Politically, Allen's years in Palos Verdes were dominated by the lingering racial tensions from the riots in nearby Watts in 1965--when that neighborhood was practically burned to the ground--and the nationwide riots following the assassination of Martin Luther King Jr. in 1968, which left other parts of Southern California in flames. It is with that context in mind that four former classmates and one former administrator at Allen's high school described to me an event for which Allen is most remembered--and the first glimpse that the ch√Ęteau-raised Californian might grow up to become a defender of the South's heritage.

It was the night before a major basketball game with Morningside High. The mostly black inner-city school adjacent to Watts was coming to the almost entirely white Palos Verdes High to play. When students arrived at school on game day, they found graffiti spray-painted on the school library and other places. All five people who described the incident say the graffiti was racially tinged and meant to look like the handiwork of the black Morningside students. But it was actually put there by Allen and some of his friends. "It was something like die whitey," says Campbell. The school administrator, who says he is a Republican and would "seriously consider" voting for Allen for president, says the graffiti said, "burn, baby, burn," a reference to the race riots.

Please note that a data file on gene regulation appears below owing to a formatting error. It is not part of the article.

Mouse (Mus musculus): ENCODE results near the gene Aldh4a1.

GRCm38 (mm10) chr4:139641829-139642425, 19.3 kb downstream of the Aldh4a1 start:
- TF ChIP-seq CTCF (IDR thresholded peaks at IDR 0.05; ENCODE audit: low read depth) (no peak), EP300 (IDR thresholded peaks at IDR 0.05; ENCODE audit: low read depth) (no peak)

Karl Rove and Lee Atwater would no doubt high five such smart thinking. What a fine preparation for southern GOP politics. But then, Allen always played hardball:

...when his father was on the road, young George often acted as a surrogate dad to his siblings. According to his sister Jennifer, he was particularly strict about bedtimes. One night, his brother Bruce stayed up past his bedtime. George threw him through a sliding glass door. For the same offense, on a different occasion, George tackled his brother Gregory and broke his collarbone. When Jennifer broke her bedtime curfew, George dragged her upstairs by her hair.

George tormented Jennifer enough that, when she grew up, she wrote a memoir of what it was like living in the Allen family. In one sense, the book, Fifth Quarter, from which these details are culled, is unprecedented. No modern presidential candidate has ever had such a harsh and personal account of his life delivered to the public by a close family member. The book paints Allen as a cartoonishly sadistic older brother who holds Jennifer by her feet over Niagara Falls on a family trip (instilling in her a lifelong fear of heights) and slams a pool cue into her new boyfriend's head. "George hoped someday to become a dentist," she writes. "George said he saw dentistry as a perfect profession--getting paid to make people suffer."

According to Lizza, Allen explains "It's the perspective of the youngest child, who is a girl."